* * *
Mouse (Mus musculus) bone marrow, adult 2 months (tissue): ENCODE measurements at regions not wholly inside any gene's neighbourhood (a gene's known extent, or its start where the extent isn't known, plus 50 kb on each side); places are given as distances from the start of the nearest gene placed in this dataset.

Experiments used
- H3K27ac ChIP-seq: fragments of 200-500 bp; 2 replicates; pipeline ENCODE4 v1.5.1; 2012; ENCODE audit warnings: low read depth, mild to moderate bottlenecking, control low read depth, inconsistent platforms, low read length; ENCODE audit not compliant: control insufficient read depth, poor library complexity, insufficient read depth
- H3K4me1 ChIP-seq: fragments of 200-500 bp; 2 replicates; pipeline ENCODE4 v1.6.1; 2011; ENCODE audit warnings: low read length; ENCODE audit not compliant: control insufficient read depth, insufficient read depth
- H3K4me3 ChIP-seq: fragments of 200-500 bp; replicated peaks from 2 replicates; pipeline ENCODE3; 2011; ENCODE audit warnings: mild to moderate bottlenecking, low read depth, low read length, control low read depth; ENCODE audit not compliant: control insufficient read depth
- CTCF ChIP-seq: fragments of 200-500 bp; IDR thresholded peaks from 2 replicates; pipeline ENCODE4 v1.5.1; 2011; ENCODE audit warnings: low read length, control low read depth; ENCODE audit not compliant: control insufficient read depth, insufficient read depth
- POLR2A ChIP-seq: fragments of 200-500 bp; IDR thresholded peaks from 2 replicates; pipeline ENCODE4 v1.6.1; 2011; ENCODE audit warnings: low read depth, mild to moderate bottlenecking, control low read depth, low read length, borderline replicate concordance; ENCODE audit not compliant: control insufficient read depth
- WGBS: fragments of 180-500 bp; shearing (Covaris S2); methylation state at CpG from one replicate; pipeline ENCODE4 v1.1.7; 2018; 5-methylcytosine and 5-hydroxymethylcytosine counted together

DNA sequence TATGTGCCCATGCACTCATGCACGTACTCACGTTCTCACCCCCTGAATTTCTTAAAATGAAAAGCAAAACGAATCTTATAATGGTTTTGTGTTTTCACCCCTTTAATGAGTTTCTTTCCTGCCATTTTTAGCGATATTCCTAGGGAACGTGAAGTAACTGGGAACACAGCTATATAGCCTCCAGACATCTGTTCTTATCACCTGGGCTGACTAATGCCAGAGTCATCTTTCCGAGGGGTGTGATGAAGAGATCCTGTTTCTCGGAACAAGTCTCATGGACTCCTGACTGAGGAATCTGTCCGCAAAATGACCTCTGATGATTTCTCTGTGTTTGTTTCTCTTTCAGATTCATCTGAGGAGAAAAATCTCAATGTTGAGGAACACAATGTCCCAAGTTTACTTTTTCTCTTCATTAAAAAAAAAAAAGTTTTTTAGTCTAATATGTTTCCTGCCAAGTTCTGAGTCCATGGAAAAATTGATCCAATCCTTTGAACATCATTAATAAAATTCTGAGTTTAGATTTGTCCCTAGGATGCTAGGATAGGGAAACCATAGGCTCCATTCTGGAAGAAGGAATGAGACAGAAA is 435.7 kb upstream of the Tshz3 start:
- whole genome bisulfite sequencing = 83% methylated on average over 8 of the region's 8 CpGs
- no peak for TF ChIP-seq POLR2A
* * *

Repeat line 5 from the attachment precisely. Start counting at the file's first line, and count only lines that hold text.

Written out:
- H3K4me3 ChIP-seq: fragments of 200-500 bp; replicated peaks from 2 replicates; pipeline ENCODE3; 2011; ENCODE audit warnings: mild to moderate bottlenecking, low read depth, low read length, control low read depth; ENCODE audit not compliant: control insufficient read depth